The Investigators

Sep 3, 2014 12:00 AM by Marisa Mendelson

N4T Investigators: San Simon High School teacher accused of sexual relationship with student

San Simon - Did employees of a Cochise County school know about a possible inappropriate teacher / student relationship more than five months before it was reported to law enforcement? Investigative Reporter Marisa Mendelson obtained documents that reveal new details about a possible sexual relationship involving a 34-year old female teacher and a 16-year old student at San Simon High School.

In May, a spokesperson for the Cochise County Sheriff's Office says it was first notified about a possible inappropriate teacher / student relationship at San Simon High School. However, according to incident reports obtained by News 4 Tucson, a school employee told investigators that same teacher was confronted at the school about text messages between her and the same student, more than five months earlier.

"The allegation involves improper, inappropriate sexual acts," said Sheriff Mark Dannels of the Cochise County Sheriff's Office.

According to incident reports, a 16-year old student at San Simon High School told investigators his relationship with the teacher "began during the summer of 2013 with Facebook and started with conversations about school ‘stuff'." Investigators say the student told them his relationship with the 34-year old woman eventually "became physical."

"She took this student and that trust has been violated, and that student will carry that the rest of his life," said Sheriff Dannels. "It's sad."

According to incident reports, when investigators interviewed people at the school, one person said the teacher and student "have been sending each other text messages along with sending messages over Snap Chat."

Detectives say the student told them the phone he was "using was purchased for him by (the teacher)."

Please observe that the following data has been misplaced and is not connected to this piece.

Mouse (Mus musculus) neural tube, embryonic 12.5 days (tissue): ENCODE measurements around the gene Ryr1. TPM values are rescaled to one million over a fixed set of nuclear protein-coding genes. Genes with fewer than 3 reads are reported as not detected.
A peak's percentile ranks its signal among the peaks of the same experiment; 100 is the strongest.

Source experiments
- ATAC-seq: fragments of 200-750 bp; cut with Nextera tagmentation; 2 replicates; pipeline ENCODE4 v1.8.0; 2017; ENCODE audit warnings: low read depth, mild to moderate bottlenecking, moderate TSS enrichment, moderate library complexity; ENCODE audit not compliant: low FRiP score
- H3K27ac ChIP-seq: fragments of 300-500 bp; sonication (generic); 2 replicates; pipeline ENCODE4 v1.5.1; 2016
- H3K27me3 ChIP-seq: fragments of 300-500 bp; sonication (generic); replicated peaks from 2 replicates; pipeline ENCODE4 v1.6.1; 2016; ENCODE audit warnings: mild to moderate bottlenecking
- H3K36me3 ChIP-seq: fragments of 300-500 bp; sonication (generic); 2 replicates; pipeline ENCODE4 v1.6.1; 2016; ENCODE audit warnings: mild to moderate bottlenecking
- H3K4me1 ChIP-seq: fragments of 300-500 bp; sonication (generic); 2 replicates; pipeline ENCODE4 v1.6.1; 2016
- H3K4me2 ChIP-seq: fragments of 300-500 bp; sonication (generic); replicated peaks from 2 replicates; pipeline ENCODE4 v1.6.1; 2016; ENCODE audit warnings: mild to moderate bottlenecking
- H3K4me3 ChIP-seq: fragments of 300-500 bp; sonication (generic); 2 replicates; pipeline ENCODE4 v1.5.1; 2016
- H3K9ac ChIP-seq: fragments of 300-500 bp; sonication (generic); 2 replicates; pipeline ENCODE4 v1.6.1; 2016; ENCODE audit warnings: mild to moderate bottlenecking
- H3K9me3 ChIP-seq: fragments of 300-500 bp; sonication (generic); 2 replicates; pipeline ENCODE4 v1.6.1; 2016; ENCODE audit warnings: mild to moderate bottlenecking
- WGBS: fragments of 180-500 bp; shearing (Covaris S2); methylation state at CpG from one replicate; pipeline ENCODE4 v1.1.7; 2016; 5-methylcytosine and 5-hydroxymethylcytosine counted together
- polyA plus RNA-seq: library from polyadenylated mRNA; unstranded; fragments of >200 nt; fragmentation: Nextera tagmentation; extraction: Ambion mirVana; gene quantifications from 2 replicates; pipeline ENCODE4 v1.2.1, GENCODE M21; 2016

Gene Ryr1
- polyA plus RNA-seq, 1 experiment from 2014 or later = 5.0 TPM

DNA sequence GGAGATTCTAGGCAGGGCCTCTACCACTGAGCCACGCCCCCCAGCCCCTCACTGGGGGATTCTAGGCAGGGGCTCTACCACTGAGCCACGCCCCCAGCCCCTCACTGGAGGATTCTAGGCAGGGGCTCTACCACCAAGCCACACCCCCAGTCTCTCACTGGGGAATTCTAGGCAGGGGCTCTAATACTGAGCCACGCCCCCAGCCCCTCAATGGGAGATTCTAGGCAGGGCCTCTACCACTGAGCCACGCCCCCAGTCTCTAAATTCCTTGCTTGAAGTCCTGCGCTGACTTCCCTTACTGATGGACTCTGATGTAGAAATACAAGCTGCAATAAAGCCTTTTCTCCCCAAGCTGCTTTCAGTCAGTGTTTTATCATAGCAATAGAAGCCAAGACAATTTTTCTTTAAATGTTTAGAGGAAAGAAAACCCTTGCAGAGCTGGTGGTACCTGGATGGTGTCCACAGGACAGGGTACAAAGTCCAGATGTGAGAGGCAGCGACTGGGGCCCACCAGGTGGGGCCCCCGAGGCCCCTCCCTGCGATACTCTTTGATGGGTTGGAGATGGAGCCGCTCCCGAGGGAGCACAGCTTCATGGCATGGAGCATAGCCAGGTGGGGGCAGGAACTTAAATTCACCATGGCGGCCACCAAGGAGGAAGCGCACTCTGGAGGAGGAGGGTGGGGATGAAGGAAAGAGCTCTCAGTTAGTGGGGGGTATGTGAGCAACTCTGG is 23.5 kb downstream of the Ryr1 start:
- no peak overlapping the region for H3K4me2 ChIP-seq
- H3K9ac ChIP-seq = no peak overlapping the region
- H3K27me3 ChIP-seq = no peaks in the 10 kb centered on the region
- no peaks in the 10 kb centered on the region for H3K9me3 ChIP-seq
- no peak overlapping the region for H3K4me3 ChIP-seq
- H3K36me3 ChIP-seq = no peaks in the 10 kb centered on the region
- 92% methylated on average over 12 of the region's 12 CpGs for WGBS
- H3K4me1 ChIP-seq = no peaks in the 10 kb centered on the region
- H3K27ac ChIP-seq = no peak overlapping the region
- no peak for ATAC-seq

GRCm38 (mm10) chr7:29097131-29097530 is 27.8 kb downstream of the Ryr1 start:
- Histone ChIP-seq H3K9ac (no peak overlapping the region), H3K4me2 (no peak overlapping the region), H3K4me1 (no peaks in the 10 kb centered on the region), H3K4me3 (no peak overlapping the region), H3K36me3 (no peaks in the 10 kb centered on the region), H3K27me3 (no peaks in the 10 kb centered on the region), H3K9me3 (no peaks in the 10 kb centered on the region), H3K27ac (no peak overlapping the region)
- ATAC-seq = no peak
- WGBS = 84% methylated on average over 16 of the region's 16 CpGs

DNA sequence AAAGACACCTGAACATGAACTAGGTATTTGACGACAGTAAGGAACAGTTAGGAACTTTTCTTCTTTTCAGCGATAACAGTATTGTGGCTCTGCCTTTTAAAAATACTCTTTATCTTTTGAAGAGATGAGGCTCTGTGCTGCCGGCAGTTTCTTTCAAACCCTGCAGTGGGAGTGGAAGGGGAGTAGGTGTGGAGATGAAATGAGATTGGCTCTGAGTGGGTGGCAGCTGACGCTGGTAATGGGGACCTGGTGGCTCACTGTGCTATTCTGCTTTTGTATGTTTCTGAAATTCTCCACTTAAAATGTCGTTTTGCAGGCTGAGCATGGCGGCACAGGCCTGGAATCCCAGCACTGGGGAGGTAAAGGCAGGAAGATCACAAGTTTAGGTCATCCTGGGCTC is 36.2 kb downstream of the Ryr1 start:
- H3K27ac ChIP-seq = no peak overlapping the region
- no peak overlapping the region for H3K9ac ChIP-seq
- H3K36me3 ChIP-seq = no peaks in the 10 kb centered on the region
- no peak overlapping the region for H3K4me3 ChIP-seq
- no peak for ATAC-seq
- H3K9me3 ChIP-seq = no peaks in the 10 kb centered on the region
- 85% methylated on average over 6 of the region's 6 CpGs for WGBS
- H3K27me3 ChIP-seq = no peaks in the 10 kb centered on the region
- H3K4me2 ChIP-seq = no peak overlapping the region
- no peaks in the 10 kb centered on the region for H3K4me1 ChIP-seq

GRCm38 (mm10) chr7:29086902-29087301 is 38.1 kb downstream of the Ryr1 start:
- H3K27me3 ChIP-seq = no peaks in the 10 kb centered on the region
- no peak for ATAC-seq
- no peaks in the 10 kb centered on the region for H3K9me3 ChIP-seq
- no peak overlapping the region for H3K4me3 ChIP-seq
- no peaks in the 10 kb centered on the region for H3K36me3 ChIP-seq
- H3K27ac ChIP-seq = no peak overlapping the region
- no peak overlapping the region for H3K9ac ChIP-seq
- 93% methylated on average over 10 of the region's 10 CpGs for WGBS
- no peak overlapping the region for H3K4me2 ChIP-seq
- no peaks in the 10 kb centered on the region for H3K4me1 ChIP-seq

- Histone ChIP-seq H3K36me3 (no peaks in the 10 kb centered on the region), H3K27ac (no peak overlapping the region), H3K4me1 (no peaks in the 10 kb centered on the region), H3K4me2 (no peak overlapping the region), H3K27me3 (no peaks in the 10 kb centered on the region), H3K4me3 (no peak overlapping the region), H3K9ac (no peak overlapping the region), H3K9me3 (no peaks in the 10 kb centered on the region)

"If a teacher's having an inappropriate, illegal act with a student, we want to know about it," said Sheriff Dannels.

However, the Cochise County Sheriff's Office may not have been notified about possibly inappropriate texts until more than five months after someone first complained to the school.

After reading through incident reports, News 4 Tucson discovered a teacher's aide told investigators she informed the Special Education Director about "texting occurring between (the teacher) and (the student)." The Teacher's Aide told investigators the "timeframe" for that report was "late December 2013 to January 2014." The Sheriff's Office says it was notified about a possible inappropriate student / teacher relationship on May 15th.

"You know, it seems like it should have been reported but I don't know what the circumstances were," said a parent at San Simon High School.

According to Arizona law (13-3620), school personnel "who reasonably believes that a minor is or has been the victim of physical injury, abuse, child abuse, a reportable offense or neglect" must "immediately report or cause reports to be made of this information to a peace officer or to the department of child safety."

State law (15-514) also says a report must be made to the Department of Education within "three business days after the person first suspects or receives an allegation of the conduct."